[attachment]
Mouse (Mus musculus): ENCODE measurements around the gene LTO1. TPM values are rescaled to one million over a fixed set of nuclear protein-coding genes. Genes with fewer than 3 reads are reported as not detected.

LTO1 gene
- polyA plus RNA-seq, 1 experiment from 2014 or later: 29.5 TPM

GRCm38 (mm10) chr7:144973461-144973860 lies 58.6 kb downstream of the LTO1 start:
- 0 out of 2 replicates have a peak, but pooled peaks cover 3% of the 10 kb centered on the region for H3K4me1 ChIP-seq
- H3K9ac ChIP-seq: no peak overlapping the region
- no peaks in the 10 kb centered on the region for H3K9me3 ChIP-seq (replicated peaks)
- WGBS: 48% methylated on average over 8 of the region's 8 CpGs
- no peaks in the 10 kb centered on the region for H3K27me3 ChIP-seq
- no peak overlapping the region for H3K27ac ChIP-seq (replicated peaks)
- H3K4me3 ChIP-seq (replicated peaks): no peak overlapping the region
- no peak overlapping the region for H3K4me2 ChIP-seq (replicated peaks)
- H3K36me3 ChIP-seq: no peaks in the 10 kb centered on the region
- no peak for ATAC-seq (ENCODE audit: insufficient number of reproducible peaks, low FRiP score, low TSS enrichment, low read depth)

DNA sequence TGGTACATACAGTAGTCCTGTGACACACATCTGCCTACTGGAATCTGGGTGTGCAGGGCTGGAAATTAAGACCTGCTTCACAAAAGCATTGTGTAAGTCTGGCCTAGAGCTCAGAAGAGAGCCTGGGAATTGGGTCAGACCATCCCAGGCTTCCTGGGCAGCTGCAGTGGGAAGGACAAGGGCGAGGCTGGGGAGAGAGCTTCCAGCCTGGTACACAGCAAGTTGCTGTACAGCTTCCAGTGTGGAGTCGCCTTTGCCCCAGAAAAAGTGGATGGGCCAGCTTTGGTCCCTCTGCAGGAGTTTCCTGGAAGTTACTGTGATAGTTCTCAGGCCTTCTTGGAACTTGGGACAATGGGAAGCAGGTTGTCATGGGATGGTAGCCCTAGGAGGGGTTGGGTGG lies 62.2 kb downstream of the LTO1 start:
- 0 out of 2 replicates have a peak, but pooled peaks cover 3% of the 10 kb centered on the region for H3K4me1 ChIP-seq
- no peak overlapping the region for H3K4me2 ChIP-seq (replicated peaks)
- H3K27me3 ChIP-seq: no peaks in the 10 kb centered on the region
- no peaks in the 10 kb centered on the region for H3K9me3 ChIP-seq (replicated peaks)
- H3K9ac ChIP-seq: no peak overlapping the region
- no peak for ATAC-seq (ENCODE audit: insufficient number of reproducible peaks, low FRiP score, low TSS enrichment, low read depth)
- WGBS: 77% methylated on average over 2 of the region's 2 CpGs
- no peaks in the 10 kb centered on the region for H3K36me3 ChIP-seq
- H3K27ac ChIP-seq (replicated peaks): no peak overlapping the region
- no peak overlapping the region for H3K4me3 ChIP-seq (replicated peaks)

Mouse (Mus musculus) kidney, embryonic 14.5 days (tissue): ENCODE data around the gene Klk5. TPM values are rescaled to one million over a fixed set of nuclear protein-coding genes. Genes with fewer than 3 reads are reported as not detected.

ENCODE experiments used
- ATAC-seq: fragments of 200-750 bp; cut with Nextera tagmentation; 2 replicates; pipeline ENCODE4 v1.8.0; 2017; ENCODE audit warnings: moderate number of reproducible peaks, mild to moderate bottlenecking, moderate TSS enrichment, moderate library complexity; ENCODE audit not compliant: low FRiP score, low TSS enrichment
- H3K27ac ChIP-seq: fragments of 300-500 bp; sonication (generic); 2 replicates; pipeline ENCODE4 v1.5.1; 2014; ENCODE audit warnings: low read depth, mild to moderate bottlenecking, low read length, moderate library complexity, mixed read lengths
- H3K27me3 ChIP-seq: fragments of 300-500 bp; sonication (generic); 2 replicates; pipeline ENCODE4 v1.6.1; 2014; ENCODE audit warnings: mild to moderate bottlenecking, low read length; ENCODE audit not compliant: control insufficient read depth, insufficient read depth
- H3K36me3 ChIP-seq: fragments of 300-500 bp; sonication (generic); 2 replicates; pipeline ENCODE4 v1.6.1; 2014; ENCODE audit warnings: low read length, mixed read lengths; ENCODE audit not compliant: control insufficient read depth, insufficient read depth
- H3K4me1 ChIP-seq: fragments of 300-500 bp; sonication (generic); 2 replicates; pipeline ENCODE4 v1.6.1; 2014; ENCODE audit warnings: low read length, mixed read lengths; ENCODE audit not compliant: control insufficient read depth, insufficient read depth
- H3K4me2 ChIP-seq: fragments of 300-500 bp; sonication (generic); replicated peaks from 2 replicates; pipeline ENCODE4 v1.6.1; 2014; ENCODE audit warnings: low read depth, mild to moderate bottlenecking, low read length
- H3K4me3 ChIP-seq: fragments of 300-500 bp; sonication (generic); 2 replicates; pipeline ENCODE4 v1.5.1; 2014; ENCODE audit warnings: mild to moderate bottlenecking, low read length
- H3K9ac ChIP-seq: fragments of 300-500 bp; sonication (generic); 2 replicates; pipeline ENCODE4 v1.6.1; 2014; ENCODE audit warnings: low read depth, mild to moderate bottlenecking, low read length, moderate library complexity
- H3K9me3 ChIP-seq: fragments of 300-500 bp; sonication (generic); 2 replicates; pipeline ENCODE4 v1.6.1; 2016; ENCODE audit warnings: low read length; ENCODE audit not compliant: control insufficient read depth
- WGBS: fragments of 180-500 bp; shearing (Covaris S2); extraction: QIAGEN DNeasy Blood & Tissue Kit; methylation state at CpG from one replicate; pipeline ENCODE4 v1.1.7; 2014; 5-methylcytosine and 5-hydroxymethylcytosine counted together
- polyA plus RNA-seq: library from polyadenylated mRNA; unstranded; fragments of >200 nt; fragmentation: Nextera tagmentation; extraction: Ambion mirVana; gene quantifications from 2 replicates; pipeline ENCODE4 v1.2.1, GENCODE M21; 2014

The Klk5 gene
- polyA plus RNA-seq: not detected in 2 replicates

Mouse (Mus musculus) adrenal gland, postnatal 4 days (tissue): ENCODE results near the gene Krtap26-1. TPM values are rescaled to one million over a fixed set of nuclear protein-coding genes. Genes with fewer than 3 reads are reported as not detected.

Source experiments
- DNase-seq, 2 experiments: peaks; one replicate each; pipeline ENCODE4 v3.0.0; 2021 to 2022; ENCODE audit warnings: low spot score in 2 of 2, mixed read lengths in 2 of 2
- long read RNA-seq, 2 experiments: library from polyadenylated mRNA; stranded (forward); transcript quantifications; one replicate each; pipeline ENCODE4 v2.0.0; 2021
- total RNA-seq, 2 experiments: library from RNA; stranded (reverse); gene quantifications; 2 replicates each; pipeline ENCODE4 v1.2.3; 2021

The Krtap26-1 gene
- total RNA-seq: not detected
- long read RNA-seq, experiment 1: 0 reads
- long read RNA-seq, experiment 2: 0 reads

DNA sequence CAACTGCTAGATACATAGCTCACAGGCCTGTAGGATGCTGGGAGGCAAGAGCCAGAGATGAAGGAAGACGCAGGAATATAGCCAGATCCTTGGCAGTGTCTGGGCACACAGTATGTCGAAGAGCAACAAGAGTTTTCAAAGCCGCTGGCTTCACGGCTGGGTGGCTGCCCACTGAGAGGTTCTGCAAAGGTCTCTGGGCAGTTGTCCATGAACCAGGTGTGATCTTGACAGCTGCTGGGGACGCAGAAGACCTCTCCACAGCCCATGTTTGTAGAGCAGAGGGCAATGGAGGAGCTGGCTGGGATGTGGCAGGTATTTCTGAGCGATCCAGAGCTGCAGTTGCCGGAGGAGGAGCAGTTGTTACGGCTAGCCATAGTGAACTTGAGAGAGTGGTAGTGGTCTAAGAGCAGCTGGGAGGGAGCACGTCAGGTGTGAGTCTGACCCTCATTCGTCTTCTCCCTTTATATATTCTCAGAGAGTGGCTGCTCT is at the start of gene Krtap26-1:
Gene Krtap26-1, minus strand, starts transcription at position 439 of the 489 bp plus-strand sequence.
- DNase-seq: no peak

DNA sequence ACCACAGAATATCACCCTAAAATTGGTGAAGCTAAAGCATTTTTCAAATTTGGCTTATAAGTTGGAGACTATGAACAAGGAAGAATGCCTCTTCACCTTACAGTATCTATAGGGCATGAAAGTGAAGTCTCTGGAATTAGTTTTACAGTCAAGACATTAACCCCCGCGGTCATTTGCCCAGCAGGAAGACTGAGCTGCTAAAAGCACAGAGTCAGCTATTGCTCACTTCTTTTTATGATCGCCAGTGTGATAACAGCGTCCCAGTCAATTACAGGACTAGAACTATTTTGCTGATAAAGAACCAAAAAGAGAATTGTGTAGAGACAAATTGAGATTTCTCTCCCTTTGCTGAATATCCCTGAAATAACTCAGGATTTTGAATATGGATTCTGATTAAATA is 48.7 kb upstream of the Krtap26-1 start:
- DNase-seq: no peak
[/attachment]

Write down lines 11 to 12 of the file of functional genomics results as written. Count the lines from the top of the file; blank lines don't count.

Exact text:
- H3K4me3 ChIP-seq (replicated peaks): no peak overlapping the region
- no peak overlapping the region for H3K4me2 ChIP-seq (replicated peaks)